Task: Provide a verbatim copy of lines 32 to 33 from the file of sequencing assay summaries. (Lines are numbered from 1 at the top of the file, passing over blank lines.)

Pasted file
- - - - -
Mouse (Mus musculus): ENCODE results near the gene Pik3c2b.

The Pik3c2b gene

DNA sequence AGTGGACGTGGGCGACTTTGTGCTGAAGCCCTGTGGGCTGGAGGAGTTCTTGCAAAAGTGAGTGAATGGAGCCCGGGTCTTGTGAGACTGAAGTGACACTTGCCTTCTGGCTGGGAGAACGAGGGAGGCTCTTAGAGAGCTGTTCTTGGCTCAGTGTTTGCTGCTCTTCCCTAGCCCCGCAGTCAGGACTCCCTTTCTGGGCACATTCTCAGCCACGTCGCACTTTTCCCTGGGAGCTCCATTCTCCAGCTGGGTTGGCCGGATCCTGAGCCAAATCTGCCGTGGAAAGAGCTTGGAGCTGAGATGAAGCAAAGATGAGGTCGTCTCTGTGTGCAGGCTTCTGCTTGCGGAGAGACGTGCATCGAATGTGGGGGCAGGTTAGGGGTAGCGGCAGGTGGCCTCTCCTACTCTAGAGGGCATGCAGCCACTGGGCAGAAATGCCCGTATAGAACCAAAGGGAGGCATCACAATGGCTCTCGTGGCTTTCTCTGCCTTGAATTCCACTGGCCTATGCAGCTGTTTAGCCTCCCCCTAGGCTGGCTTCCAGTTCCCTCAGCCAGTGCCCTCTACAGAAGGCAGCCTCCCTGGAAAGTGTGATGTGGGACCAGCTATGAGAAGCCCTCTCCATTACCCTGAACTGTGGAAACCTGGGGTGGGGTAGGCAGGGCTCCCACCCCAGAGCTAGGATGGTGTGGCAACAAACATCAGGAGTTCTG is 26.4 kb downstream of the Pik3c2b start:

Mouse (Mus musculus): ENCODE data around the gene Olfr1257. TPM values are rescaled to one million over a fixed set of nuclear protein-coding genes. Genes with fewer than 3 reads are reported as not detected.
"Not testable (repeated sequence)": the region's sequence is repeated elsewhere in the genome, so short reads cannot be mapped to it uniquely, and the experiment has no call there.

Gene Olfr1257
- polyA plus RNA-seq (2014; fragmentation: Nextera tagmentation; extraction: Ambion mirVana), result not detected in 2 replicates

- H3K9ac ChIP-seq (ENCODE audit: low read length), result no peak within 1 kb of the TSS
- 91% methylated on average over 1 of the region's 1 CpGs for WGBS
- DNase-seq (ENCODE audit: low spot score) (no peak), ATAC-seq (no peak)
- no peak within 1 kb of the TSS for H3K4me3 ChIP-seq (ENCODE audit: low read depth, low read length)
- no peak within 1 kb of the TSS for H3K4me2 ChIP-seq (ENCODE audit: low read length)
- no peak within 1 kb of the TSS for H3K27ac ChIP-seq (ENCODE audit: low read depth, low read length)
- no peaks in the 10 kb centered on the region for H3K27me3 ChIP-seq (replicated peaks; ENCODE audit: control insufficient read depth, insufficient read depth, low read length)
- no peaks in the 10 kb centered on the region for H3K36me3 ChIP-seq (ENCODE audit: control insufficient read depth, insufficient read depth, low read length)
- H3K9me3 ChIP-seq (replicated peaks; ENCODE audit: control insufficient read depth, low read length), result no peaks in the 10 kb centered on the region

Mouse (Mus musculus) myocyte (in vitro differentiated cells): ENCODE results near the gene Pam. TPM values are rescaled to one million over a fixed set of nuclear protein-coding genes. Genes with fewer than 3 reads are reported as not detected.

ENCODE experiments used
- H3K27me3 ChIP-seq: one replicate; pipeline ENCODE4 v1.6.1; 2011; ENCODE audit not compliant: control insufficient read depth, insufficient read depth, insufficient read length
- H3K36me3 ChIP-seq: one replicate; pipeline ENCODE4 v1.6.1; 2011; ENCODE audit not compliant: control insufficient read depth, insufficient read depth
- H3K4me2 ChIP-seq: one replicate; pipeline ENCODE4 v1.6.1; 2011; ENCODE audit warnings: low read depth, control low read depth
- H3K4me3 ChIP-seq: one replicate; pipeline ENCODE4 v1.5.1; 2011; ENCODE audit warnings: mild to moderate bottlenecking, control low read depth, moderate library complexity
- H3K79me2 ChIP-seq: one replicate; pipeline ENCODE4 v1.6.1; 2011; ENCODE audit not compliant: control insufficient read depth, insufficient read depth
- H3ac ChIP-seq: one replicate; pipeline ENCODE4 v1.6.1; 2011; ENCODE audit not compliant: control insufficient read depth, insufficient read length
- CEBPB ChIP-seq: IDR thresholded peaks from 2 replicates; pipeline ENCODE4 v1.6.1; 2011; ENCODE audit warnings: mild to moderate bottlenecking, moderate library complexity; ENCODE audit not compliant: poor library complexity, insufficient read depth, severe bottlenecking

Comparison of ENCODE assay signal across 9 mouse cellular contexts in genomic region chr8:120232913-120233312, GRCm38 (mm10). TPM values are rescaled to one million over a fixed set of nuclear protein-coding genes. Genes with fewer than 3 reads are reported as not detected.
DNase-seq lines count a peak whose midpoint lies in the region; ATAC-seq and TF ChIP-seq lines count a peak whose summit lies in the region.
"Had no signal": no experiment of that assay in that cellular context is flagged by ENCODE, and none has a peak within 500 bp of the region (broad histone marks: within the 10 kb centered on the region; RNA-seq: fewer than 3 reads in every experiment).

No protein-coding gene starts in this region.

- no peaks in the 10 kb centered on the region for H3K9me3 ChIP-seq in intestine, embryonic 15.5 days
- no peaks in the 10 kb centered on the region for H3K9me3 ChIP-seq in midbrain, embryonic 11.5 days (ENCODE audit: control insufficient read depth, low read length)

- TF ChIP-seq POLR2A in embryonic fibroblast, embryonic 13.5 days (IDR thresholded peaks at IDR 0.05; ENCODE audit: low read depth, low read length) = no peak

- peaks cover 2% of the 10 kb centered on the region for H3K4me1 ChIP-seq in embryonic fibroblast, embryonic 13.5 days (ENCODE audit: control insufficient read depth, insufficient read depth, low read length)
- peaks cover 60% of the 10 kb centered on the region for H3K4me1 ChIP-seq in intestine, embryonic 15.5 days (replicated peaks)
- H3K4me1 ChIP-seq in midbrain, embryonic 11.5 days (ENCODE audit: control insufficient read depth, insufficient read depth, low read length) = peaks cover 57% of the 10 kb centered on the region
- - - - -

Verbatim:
- TF ChIP-seq POLR2A in embryonic fibroblast, embryonic 13.5 days (IDR thresholded peaks at IDR 0.05; ENCODE audit: low read depth, low read length) = no peak

- peaks cover 2% of the 10 kb centered on the region for H3K4me1 ChIP-seq in embryonic fibroblast, embryonic 13.5 days (ENCODE audit: control insufficient read depth, insufficient read depth, low read length)